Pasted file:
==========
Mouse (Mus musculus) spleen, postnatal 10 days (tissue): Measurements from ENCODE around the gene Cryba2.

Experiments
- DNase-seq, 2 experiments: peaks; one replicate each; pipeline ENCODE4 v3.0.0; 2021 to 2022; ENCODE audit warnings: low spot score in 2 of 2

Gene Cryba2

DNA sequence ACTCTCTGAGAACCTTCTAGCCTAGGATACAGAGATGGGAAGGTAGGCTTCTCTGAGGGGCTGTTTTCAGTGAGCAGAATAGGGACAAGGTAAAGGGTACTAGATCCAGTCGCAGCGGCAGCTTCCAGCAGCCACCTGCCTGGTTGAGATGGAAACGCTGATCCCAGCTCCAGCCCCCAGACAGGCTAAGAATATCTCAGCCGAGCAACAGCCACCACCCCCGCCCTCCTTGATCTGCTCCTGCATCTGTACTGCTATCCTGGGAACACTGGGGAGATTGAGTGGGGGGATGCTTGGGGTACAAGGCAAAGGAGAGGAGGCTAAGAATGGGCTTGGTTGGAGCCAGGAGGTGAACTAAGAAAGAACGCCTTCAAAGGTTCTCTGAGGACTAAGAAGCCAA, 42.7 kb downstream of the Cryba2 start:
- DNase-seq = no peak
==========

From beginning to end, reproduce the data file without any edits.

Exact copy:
Mouse (Mus musculus) spleen, postnatal 10 days (tissue): Measurements from ENCODE around the gene Cryba2.

Experiments
- DNase-seq, 2 experiments: peaks; one replicate each; pipeline ENCODE4 v3.0.0; 2021 to 2022; ENCODE audit warnings: low spot score in 2 of 2

Gene Cryba2

DNA sequence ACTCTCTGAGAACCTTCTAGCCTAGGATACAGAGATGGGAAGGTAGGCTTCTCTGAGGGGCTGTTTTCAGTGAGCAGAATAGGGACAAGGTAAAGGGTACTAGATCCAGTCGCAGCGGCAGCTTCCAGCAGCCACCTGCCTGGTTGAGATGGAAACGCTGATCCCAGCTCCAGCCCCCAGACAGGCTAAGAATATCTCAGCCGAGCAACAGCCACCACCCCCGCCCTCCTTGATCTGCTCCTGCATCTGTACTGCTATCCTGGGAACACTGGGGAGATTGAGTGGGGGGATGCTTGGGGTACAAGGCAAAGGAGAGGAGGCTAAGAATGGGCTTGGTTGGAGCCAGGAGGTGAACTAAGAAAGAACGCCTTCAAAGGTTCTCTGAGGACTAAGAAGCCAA, 42.7 kb downstream of the Cryba2 start:
- DNase-seq = no peak